So here is my dilemma: as I said, I love OU football and I get elated when we do well and extremely upset when we don't. But I am finding it extremely difficult morally to continue to support the sport. My conscience struggles with the extent to which I, by watching football games and buying the products that are advertised during their commercials, am enabling this disease among young Americans. I want to make it clear that I am not judging anyone else here or anywhere. This is my own personal moral conundrum. I am not trying to ban the sport. But it has become extremely difficult for me to justify supporting this sport because, in my opinion, by doing so I am enabling the damage that this very dangerous sport is doing to people all over the country.
I am not an NFL fan and haven't really watched the NFL for years. My brother has a Super Bowl party I'll attend and I'll watch the game but I don't really care who wins. It takes a lot out of me to be a fan of a team so I need a break once Sooner football (and, during good seasons, Sooner basketball) season and St. Louis Cardinal baseball season is over. I can give up, I think, other college football games. But I feel somewhat addicted to the Sooners. I don't want to give them up but, at the same time, by continuing to support them I am, even in a very small way, complicit in their harm. I'm not sure I can abide that any more.
The point here is not to place judgment on anyone though, if you feel you must, you can judge me. Sometimes I do feel like a hypocrite. I really feel, however, that I'm not. I'm simply a fan, a human with human failings who wants to do the right thing but can't all the time because Sooner football is such a part of me. I wonder if any of you are confronting similar dilemmas relating to the sport or relating to Sooner football specifically. Am I the only one here who, though a huge fan of the Sooners, feels some obligation to the players -- and to kids playing football all across the country -- to stop supporting the sport because their physical and mental well-being is more important than winning football games. We're not talking about broken bones or torn ligaments here. We're talking about a brain disease that leads to players' deaths.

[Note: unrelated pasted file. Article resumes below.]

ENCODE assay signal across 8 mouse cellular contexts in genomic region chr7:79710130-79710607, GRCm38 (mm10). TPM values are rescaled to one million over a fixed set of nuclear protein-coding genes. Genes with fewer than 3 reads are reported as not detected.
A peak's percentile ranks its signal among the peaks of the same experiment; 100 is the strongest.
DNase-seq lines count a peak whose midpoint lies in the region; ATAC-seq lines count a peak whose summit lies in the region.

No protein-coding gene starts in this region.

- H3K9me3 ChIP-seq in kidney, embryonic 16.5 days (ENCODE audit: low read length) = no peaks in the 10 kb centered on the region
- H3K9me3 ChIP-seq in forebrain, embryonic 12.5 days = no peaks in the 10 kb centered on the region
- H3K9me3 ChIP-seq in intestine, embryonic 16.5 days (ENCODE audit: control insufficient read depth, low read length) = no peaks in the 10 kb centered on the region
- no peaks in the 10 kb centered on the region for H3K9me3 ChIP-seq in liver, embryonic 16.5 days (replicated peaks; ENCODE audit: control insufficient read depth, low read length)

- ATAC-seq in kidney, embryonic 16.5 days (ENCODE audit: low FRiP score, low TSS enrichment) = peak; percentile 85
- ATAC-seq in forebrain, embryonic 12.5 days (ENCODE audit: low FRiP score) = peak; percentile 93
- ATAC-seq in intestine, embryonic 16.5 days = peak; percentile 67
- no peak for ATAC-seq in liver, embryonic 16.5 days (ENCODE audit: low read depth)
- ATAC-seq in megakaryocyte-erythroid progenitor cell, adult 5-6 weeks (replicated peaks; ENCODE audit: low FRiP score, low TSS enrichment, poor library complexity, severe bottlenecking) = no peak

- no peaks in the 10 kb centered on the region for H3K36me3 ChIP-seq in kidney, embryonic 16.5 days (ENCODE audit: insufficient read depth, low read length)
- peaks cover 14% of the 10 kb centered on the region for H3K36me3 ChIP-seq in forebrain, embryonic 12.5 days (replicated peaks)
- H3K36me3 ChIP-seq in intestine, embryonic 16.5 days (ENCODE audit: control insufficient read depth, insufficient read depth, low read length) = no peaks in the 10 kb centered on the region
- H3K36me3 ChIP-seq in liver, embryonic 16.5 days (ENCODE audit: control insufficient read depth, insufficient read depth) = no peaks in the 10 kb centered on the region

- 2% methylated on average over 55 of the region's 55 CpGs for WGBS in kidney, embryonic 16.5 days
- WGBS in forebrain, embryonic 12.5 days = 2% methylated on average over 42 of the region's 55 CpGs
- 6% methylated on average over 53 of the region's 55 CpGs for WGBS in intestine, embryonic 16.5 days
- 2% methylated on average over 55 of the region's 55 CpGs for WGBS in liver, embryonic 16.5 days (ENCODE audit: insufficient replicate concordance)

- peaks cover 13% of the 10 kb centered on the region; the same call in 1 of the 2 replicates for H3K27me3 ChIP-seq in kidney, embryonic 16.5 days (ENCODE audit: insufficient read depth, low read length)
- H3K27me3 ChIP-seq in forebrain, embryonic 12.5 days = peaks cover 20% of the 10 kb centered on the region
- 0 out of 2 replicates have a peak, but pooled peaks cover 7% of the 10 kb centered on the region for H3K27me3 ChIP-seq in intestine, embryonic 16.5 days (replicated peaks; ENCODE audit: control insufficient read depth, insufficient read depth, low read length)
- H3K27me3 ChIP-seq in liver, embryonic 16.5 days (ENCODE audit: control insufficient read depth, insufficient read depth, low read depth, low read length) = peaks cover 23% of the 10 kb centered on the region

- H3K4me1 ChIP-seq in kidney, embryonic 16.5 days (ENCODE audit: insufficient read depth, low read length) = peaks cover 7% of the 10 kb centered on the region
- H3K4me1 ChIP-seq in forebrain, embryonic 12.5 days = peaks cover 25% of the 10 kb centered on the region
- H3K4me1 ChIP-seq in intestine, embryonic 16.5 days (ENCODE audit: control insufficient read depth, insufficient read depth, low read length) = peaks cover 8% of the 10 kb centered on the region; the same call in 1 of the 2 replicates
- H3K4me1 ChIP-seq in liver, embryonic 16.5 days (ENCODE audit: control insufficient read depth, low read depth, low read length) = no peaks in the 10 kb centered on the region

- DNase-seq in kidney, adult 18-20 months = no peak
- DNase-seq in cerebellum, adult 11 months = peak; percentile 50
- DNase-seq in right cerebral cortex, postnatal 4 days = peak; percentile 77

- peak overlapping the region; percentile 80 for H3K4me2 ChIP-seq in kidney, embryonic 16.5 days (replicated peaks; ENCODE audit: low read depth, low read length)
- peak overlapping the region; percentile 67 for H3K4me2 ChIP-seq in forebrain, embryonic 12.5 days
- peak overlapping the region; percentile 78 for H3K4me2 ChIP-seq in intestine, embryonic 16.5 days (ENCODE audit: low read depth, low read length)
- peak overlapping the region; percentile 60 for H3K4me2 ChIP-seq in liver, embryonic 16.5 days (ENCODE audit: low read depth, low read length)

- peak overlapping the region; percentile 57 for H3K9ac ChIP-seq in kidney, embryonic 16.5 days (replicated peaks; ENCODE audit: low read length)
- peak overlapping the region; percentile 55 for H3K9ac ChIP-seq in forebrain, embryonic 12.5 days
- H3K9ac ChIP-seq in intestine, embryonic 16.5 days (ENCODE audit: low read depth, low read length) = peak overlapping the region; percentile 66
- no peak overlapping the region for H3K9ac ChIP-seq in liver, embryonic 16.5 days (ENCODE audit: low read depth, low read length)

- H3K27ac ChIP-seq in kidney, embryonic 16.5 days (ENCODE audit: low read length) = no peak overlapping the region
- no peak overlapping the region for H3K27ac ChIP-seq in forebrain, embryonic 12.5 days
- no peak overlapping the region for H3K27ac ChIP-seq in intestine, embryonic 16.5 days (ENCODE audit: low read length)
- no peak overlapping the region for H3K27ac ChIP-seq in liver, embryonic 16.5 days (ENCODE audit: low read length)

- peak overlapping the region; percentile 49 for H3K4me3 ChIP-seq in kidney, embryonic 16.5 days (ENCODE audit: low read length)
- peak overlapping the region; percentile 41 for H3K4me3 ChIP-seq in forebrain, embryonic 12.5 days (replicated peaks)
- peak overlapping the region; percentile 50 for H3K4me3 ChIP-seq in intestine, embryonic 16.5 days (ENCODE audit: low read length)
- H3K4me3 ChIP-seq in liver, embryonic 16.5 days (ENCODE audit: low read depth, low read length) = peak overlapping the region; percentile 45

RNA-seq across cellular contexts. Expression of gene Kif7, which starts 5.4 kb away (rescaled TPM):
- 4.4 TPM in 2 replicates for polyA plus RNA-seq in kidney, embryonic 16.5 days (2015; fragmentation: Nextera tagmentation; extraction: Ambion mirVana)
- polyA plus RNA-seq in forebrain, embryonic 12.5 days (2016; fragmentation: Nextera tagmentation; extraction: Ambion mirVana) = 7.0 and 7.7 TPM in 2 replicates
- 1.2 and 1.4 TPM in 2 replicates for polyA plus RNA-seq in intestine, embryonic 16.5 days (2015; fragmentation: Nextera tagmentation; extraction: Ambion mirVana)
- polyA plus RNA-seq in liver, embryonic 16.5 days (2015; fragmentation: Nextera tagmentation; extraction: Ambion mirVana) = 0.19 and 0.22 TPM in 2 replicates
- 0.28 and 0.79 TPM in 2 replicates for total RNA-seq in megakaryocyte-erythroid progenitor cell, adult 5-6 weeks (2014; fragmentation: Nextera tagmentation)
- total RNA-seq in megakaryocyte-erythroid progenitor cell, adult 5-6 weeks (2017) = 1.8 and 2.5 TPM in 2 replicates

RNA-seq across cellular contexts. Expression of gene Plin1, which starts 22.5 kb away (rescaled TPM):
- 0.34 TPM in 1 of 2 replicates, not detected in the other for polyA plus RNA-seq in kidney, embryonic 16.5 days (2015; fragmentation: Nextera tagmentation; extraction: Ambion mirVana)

So I'm interested in your comments, whatever they are. Most importantly, though, is that I wanted to open a dialogue about football and the damage it is doing to people. I can't be the only one conflicted. How far does our fandom extend? Don't we have a moral obligation to, at the very least, not continue enabling this disease. I think we need, as a society, to have conversations about this subject so that we can, at least, improve the equipment that players -- especially kids -- wear when playing.
I don't know what the right answer is. What I do know is that I'm going to pay attention to who OU signs on national signing day and I'm going to be very interested in Sooner football as next season approaches. I don't know if I'm going to be able to avoid watching the games or following the team. Deep down, I feel like I have a moral obligation to quit Sooner football. But it's going to be really hard for this old fan whose been addicted to the Sooners for 42 years.